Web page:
Professor Timothy Snyder in his recent article in "The New York Review of Books" (July 16) expands the conventional understanding of the mass killings of European civilians in the 1930s and 1940s beyond the symbolic limits of Auschwitz and the Gulag and suggests to modify our common memory.
"Though Europe thrives, - writes Timothy Snyder in ”The New York Review of Books” (no. 12, July 16 2009) - its writers and politicians are preoccupied with death. The mass killings of European civilians during the 1930s and 1940s are the reference of today's confused discussions of memory, and the touchstone of whatever common ethics Europeans may share. The bureaucracies of Nazi Germany and the Soviet Union turned individual lives into mass death, particular humans into quotas of those to be killed.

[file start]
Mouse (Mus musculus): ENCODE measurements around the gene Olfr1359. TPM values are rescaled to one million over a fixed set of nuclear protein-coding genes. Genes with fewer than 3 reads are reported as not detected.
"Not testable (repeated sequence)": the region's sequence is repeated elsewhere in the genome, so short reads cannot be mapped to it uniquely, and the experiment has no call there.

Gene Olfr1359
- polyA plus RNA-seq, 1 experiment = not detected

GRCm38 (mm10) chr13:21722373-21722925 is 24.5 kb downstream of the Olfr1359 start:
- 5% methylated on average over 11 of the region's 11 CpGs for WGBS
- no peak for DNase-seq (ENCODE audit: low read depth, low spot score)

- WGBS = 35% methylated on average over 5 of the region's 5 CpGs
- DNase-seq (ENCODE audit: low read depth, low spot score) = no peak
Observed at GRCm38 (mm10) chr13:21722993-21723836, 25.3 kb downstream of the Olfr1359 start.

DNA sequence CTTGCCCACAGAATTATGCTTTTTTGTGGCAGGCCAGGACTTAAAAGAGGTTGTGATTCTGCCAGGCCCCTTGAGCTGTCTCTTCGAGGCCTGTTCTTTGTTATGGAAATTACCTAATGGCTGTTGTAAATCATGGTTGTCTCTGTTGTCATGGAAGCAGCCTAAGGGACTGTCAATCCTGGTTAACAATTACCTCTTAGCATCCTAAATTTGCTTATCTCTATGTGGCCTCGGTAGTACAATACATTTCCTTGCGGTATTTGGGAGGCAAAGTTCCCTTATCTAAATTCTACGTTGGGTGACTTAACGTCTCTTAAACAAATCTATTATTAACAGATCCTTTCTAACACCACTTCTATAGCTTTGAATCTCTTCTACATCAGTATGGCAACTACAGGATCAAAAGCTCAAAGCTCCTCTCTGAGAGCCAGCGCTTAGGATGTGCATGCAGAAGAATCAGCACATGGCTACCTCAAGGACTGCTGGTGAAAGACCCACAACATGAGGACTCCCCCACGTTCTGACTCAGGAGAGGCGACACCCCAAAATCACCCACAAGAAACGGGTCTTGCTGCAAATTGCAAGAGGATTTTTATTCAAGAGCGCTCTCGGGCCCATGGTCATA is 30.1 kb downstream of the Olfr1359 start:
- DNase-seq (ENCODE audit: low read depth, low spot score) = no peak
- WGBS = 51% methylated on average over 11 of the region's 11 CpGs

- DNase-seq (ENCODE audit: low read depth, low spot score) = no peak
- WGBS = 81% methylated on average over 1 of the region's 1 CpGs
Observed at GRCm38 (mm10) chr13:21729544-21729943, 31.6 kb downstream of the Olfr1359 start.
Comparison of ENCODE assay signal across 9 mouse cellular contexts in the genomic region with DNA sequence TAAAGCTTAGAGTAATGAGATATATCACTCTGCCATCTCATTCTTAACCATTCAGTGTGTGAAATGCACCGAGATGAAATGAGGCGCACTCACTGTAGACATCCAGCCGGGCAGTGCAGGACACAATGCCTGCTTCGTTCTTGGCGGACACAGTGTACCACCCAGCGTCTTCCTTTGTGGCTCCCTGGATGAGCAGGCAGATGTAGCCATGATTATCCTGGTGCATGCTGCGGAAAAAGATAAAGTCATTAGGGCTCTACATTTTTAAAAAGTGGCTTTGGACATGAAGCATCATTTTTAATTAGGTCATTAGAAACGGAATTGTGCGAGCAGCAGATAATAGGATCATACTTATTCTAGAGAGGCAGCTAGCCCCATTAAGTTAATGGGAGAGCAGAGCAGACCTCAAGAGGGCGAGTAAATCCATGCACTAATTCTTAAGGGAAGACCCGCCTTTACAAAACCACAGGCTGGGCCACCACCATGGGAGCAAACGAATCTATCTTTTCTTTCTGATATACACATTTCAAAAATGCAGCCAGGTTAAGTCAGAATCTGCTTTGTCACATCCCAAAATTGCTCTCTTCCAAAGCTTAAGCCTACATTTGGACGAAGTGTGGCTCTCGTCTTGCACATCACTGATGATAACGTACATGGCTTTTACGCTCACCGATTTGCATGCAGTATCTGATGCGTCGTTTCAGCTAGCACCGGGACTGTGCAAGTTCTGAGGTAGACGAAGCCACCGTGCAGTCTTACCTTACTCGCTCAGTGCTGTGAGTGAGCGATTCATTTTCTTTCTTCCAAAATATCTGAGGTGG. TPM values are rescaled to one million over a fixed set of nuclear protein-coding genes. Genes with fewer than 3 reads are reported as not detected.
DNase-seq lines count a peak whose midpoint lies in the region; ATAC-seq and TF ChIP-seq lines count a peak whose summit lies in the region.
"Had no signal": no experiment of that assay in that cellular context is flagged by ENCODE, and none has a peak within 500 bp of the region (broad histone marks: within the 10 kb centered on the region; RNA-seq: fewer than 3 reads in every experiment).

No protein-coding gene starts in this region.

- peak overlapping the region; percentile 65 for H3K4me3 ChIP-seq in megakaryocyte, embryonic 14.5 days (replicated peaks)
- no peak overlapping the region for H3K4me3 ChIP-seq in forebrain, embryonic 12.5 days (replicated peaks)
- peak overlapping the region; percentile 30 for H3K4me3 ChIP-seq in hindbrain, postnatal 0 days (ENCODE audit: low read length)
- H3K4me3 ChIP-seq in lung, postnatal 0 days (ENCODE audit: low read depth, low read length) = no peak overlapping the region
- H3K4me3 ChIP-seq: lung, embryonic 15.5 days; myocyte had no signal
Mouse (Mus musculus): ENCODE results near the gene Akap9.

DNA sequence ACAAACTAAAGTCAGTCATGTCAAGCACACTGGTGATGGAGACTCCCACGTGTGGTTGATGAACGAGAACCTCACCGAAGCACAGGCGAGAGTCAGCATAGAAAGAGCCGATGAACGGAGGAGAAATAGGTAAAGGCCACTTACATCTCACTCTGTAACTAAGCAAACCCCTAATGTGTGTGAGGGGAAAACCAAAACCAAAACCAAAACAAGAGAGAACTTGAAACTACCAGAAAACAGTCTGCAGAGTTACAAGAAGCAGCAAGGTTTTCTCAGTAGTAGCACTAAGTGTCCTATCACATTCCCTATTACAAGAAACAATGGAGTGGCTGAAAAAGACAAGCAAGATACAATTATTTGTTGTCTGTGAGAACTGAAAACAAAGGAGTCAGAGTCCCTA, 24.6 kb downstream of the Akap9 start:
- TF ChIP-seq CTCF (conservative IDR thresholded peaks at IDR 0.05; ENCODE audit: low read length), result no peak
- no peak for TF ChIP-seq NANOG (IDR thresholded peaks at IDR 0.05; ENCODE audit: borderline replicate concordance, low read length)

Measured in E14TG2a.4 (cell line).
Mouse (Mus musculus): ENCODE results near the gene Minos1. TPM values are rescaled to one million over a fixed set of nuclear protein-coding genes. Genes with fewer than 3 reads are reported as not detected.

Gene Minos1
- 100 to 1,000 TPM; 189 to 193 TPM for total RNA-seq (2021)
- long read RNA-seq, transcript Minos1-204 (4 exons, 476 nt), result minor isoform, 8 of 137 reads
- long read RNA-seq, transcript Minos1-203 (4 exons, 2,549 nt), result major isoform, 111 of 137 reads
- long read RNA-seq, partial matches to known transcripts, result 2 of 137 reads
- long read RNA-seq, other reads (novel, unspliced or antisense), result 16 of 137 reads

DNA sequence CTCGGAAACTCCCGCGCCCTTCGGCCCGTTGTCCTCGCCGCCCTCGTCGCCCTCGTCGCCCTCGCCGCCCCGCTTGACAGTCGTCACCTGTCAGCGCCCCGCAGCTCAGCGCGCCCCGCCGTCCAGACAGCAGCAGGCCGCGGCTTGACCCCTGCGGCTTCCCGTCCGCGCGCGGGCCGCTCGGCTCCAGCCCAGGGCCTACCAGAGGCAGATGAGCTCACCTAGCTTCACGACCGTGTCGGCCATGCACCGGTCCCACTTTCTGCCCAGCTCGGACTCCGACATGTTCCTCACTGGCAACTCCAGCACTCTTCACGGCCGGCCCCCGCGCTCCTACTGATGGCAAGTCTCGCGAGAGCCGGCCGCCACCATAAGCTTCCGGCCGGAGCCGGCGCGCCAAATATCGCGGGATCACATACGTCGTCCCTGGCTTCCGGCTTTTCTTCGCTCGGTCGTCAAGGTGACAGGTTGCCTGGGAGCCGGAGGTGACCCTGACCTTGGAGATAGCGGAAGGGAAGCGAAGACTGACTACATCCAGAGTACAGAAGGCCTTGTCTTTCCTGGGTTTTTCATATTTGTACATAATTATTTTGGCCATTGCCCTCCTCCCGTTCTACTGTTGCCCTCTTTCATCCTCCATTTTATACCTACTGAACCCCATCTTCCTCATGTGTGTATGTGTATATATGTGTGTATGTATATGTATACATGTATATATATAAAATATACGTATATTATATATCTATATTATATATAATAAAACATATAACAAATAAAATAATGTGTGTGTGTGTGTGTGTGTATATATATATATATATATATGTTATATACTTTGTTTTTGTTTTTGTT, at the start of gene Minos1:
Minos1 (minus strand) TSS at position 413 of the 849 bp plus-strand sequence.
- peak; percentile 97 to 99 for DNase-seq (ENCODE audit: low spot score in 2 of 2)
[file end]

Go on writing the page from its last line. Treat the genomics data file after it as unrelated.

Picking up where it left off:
The Soviets hid their mass shootings in dark woods and falsified the records of regions in which they had starved people to death; the Germans had slave laborers dig up the bodies of their Jewish victims and burn them on giant grates. Historians must, as best we can, cast light into these shadows and account for these people. This we have not done. Auschwitz, generally taken to be an adequate or even a final symbol of the evil of mass killing, is in fact only the beginning of knowledge, a hint of the true reckoning with the past still to come."
Read the full article in "The New York Review of Books" Volume 56, Nr 12, July 16, 2009
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